“That’s my bosses’ doctor!” exclaimed a recently retired friend. I’d just handed her the contact information where I could be reached in an emergency. Although I hadn’t given her any details beyond a name and phone number, she knew so much more. She knew who the doctor was and what type of patients he treated. She knew someone with RA. She had seen her bosses’ struggles, which gave her an understanding of some of mine. Next time I saw her, she handed me her bosses’ telephone number and suggested that I give him a call. Support and a little understanding when I needed it the most.
Even before my diagnosis, when my labwork first came back with an elevated ANA, I began my investigation into autoimmune diseases. Nearly every article I read recommended assembling a treatment team including PT and OT. I phoned a very good friend who just happens to be an occupational therapist and we had a nice long discussion about what the future might hold.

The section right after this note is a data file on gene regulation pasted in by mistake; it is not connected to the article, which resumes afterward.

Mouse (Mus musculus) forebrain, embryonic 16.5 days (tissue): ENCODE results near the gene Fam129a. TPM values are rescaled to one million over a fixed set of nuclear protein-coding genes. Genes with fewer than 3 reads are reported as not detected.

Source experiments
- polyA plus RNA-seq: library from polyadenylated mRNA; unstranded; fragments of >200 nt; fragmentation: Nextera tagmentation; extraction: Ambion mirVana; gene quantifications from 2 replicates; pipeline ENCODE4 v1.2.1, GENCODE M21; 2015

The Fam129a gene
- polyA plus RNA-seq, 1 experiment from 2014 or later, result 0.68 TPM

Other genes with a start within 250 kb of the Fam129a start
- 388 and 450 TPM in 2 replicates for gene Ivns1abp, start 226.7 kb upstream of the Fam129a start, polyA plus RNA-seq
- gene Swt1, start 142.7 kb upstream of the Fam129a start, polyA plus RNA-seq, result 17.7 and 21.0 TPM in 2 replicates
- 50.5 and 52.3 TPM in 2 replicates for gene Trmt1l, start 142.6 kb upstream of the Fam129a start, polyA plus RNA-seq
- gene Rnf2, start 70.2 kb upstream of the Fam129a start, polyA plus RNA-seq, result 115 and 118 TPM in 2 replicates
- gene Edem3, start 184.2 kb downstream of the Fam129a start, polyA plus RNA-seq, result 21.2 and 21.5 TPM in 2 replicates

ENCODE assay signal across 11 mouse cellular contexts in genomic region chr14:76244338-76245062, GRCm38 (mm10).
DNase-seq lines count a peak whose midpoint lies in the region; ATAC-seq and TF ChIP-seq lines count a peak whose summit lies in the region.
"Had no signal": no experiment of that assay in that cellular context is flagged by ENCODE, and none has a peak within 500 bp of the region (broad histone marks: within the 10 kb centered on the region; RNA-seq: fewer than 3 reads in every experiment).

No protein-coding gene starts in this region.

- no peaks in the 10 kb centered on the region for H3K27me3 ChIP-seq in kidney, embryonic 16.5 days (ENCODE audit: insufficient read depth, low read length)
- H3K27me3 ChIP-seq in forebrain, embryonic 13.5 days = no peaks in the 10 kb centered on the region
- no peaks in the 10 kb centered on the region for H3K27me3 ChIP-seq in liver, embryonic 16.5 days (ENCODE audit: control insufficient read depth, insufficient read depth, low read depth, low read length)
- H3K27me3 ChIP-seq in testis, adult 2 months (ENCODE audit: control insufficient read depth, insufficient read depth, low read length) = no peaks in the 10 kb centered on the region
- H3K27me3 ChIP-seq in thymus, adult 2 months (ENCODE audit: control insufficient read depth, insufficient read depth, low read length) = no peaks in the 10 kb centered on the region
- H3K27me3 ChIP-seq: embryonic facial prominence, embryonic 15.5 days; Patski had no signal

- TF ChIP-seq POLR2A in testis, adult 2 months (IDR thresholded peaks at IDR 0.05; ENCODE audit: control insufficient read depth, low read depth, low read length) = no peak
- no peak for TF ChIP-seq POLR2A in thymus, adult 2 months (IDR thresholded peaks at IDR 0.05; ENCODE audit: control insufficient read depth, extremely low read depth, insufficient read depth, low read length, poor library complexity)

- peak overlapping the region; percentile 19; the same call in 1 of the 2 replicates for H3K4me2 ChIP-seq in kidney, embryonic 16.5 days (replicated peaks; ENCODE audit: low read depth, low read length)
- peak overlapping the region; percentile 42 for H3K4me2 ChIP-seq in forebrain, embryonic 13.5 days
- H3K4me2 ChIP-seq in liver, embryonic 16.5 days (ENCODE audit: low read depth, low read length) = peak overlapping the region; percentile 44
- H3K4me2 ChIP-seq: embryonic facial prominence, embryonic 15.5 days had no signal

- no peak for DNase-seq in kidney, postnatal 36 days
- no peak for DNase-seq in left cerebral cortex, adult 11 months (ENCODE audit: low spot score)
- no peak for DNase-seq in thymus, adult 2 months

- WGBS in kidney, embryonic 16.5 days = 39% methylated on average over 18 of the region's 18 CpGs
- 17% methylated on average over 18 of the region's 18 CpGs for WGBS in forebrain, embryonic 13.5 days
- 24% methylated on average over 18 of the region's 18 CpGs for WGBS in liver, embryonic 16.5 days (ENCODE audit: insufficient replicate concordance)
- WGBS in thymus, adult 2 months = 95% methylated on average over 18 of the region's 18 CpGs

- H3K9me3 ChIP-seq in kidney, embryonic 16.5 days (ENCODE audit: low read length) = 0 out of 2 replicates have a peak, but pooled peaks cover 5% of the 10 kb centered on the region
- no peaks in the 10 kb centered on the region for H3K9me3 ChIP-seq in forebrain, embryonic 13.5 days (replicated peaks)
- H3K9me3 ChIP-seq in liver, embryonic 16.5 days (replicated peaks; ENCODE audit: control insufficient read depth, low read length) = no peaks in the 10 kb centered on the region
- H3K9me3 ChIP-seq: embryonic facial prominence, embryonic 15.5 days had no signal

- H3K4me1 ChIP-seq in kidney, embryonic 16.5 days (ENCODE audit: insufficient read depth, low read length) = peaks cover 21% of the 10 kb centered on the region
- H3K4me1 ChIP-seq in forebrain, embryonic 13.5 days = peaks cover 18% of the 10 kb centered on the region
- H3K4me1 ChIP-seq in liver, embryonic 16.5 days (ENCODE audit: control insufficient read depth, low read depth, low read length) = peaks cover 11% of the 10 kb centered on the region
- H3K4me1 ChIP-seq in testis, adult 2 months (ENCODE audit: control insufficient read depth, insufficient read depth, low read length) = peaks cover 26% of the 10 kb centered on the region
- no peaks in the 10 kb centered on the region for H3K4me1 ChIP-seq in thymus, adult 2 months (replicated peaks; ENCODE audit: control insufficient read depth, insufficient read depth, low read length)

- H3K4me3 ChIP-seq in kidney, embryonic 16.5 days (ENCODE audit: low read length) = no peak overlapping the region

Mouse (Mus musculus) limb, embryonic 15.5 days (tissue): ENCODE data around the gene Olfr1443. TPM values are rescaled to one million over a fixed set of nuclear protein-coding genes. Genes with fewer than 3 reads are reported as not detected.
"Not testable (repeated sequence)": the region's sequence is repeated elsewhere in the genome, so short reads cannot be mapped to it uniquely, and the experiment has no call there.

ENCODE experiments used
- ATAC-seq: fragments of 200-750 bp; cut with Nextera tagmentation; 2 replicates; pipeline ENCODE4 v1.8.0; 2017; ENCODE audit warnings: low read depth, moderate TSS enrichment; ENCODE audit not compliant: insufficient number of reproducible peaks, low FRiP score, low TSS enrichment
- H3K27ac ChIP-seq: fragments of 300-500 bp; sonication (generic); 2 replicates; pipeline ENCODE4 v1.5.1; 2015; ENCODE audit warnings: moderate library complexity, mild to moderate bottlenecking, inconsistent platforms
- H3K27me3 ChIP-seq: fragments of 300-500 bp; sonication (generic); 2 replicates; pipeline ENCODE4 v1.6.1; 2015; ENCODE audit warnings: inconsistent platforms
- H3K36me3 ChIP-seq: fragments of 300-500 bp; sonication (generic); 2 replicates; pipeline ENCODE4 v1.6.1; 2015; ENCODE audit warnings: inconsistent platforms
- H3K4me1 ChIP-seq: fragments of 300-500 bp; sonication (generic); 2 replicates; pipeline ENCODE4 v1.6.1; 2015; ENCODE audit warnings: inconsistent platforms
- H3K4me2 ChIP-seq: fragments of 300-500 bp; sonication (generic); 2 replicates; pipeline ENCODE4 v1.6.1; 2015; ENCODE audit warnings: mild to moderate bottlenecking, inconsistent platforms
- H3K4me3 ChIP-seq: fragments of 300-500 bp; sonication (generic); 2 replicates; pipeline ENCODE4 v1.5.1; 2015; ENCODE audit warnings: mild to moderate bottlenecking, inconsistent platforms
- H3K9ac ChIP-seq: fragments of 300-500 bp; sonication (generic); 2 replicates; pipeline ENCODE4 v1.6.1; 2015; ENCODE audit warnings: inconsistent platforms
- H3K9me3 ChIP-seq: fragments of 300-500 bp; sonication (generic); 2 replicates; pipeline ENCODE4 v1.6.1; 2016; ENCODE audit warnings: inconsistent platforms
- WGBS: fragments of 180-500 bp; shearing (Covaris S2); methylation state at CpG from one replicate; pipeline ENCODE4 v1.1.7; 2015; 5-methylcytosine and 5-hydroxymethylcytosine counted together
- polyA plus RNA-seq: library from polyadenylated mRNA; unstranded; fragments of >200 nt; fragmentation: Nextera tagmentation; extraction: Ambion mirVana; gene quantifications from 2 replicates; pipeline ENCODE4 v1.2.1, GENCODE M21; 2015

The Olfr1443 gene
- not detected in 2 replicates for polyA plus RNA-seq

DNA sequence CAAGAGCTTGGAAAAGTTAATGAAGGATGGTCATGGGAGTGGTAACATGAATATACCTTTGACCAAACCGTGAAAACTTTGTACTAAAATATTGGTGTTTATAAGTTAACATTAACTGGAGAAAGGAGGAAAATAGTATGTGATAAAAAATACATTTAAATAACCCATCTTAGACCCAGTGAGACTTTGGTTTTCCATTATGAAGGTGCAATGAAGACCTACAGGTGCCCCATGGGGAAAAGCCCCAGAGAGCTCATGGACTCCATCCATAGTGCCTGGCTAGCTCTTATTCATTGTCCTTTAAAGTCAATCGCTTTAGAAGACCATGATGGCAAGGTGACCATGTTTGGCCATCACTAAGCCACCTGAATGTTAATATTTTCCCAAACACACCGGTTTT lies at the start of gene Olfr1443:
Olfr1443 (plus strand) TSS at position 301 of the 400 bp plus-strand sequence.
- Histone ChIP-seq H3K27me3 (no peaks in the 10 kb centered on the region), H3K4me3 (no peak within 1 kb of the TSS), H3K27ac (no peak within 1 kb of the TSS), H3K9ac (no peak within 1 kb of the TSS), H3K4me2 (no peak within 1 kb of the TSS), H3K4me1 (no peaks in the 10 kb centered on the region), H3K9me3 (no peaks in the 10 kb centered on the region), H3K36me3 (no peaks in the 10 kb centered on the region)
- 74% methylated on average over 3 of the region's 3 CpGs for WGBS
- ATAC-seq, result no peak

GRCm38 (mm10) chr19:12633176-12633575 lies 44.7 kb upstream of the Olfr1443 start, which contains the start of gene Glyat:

One family member is a med tech who spent ten years running the private lab of a rheumatologist. In my extended family, four people are nurses, one is a cardiologist, one is a paramedic, and one is a physical therapist. No explanations were needed when I told relatives about my diagnosis. Family members are pretty understanding.
It hasn’t all been roses. I’ve had a few of the “Oh, I have that in my little finger/neck, left knee” comments, and one day I exploded, via e-mail, at my husband’s aunt, who asked about my plethora of doctors’ appointments, “I’ve been diagnosed with rheumatoid arthritis, and I’m getting mighty tired of people who don’t know what it is and think it’s osteoarthritis instead!” Her reply began, “I know what it is because I have a dear friend with RA and I see the pain she lives with every day…”
After diagnosis, my symptoms worsened before DMARDs kicked in, and shaking hands during the greeting time at church every Sunday morning became a nightmare. While most people would shake hands and say, “good morning,” or “how are you today?” I would greet people by tentatively extending a hand and saying, “don’t squeeze.” Before too many weeks had passed, one woman asked, “What’s going on?” and in our ensuing discussion I learned that her mother has RA. Another person who understands.
My husband, understandably upset about my diagnosis and having had his previous OA/RA misconception shattered, was talking to a coworker. Said coworker has a family member with RA and was able to provide my husband with the support he needed.